Back in December I wrote about stereotypes and cultural differences that I’ve experienced living in Canada. Click here for a refresher .
Stereotypes are never one-sided! There are just as many misconceptions about Canada and Canadian people (or rather Canadian-Ukrainians) in Ukraine.
I am very excited about our upcoming trip to Ukraine. My trips back home never feel like a vacation as we MUST visit all family members or we run a chance of seriously offending them. It always means that we have to eat 20 huge lunches and repeat the same stories 20 times 🙂 We always count on hearing this:
“Aren’t you lucky you are in Canada, it’s a second Ukraine” – while there are many Ukrainian-Canadians in Canada I still have to speak English almost all the time.
“Say something in English” – as if the person who’s asking me this speaks flawless English with an Oxford accent. However I tremendously enjoy helping my little cousins with their English homework.
“You must be so proud your daughter graduated from the University of Toronto. Btw, does she speak English?” – No, she was speaking Japanese all this time (she came to Canada when she was 7) 😛
“So, how much money do you make?” – I am avoiding (very politely) answering that. I know that it’s acceptable there to ask about finances but after almost 20 years of living in Canada this question makes me uncomfortable. Yet my family just won’t give up and somehow manages to get the number from me which leads to:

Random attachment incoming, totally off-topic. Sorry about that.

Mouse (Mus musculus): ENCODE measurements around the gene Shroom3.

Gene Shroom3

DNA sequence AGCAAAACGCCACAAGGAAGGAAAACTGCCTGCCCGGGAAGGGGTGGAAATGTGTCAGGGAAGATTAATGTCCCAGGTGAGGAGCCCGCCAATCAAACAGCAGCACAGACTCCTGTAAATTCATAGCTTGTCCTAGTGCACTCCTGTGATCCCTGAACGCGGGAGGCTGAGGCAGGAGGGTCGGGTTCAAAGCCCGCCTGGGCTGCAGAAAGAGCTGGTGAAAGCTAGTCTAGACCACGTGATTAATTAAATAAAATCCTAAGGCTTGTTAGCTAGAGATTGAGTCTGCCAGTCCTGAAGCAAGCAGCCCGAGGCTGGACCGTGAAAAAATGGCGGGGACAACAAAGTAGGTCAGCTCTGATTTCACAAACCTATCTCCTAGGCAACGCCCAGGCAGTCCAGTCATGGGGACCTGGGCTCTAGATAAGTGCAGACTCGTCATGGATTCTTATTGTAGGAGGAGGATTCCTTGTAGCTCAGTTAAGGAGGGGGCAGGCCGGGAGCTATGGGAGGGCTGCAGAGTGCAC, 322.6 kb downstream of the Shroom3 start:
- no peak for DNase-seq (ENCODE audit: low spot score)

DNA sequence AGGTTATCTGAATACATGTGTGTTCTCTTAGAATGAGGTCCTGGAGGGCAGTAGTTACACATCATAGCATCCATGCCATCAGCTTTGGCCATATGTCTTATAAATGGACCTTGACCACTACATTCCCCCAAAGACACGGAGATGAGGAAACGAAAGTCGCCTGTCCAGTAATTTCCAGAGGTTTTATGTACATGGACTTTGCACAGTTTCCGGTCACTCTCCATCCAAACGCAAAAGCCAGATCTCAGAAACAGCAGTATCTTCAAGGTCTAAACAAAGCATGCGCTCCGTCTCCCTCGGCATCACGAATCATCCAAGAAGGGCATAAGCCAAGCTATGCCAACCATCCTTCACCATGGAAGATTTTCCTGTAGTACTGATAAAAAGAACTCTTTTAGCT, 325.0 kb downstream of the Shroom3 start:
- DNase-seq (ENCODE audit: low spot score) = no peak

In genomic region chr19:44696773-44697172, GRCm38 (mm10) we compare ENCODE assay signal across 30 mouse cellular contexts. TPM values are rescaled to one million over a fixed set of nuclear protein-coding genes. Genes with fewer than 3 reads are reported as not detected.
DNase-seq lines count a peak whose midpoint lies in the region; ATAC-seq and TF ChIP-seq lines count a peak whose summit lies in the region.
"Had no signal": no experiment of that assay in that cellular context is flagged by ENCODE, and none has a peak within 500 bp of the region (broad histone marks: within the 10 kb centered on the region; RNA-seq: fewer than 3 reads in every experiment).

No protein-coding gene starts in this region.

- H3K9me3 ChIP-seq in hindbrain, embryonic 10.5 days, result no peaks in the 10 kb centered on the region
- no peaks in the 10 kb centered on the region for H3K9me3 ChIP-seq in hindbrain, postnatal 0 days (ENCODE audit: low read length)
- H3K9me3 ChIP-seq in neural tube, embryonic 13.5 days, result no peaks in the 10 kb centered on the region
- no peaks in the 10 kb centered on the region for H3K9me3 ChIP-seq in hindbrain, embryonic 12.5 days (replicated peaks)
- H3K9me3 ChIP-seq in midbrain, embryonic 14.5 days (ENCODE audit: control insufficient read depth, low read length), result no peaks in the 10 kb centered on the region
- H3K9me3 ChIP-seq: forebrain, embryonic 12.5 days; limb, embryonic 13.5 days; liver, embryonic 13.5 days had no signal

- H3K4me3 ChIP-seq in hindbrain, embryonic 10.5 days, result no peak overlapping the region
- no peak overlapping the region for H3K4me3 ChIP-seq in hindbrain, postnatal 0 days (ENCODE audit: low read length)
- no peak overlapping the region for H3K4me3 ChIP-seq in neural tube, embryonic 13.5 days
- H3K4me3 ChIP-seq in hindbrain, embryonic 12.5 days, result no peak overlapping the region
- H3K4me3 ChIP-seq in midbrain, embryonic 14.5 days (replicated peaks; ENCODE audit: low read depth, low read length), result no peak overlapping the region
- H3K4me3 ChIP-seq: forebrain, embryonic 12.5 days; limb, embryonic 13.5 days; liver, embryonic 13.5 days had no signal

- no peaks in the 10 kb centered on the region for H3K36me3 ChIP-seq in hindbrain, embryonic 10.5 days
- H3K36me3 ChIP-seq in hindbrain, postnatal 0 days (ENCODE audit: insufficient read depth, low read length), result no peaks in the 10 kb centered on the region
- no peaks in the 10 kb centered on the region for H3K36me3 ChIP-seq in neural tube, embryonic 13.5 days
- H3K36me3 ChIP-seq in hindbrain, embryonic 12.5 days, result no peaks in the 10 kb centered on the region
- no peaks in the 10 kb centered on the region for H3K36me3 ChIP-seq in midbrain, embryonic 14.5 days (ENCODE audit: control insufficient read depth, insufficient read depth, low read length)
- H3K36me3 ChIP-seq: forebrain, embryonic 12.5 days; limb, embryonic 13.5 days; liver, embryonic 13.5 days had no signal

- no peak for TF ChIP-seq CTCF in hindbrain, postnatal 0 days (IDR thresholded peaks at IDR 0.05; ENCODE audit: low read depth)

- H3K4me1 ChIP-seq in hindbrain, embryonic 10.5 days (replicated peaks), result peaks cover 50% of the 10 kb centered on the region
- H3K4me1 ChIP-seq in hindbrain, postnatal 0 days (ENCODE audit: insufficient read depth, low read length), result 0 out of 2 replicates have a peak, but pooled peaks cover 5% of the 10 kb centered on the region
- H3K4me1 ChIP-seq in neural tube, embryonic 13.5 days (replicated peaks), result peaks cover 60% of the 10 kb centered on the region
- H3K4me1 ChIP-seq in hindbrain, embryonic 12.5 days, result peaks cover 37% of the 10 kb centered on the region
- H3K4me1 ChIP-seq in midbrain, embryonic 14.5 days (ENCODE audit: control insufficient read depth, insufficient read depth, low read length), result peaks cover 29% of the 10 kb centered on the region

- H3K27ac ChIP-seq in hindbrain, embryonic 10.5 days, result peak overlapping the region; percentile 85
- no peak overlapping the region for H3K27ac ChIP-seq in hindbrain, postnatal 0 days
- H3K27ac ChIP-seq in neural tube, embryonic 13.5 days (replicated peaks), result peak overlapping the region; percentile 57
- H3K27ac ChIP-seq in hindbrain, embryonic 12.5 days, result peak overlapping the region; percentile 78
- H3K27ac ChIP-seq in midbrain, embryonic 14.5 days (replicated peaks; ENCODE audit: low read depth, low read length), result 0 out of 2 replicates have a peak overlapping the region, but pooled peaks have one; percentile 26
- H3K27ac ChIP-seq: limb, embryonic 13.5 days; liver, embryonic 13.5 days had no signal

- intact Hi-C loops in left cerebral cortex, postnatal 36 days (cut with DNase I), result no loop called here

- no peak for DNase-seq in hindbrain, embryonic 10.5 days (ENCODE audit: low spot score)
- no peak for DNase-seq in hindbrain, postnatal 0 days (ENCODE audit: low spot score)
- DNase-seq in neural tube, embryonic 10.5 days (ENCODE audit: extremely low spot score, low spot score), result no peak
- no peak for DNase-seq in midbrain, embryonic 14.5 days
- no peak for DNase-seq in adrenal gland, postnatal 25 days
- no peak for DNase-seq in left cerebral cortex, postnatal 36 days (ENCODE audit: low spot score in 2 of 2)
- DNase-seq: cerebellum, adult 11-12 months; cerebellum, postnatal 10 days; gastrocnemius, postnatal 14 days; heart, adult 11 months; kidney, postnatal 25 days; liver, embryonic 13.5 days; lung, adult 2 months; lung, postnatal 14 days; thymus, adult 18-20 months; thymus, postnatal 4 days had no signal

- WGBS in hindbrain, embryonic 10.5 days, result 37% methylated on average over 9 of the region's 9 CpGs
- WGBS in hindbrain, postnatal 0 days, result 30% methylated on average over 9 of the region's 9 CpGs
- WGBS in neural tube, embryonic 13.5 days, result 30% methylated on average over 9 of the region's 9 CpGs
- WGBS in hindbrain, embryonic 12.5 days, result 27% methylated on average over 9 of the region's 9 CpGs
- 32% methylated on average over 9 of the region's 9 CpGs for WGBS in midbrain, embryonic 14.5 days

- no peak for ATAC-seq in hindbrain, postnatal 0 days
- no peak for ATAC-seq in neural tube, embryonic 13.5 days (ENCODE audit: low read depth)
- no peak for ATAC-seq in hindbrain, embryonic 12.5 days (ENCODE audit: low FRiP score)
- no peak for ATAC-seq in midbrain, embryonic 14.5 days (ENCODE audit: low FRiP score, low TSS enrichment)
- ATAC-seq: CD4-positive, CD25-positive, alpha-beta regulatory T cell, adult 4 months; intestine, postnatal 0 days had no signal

“And how much would that be in US dollars / Euros?” – I still don’t know why they need this info. It’s not like I get paid in Canadian dollars but my local grocery store accepts Euros only. Then it leads to another classic:
“So, if Canadian money is worth less than Euros than everything is much cheaper?” – Logical, right? People are in disbelieve when I mention the prices on wine, beer, liquor, cigarettes and housing.
“How much did you pay for your flight?” – I am avoiding to respond for as long as I can. If they do manage to pull an answer out of me, then expect the following:
“Both ways??? That’s way too much!” – Hmmm… Should I be swimming across the Atlantic ocean so I can save some money?
“You are too thin!– a blunt assessment from the family followed by some extra generous helping of salo at lunch.
“Well, you don’t have good food in Canada. Look at you!” – count on “care packages” to be taken “Do Kanady” (to Canada) with some mandatory homemade smoked meats, sausages, cheese and pickled mushrooms. My pleads of “Please don’t pack anything for me. I can’t bring any animal or farm products to Canada!” are falling on deaf ears.
During my last two trips I’ve experienced these situations that made me feel like now I am a stranger at home:
In a taxi:
The driver: “Welcome to Ukraine! Where are you from?”
Me: “We are speaking Ukrainian. How do you know I am not from here?”
The driver: “You fastened your seat belt as soon as you got in the car” (local people don’t do this)
In a clothing store:
Me: “May I please see that yellow blouse on the very top shelf?”
The salesperson: (somewhat annoyed) “Are you going to buy it?”
Me: “Well, I’d like to see it first”
The salesperson (mumbling): “Foreigners… don’t touch the merchandise if you are not going to buy it”
I LOVE PEOPLE & CULTURES, THIS POST IS JUST FOR FUN!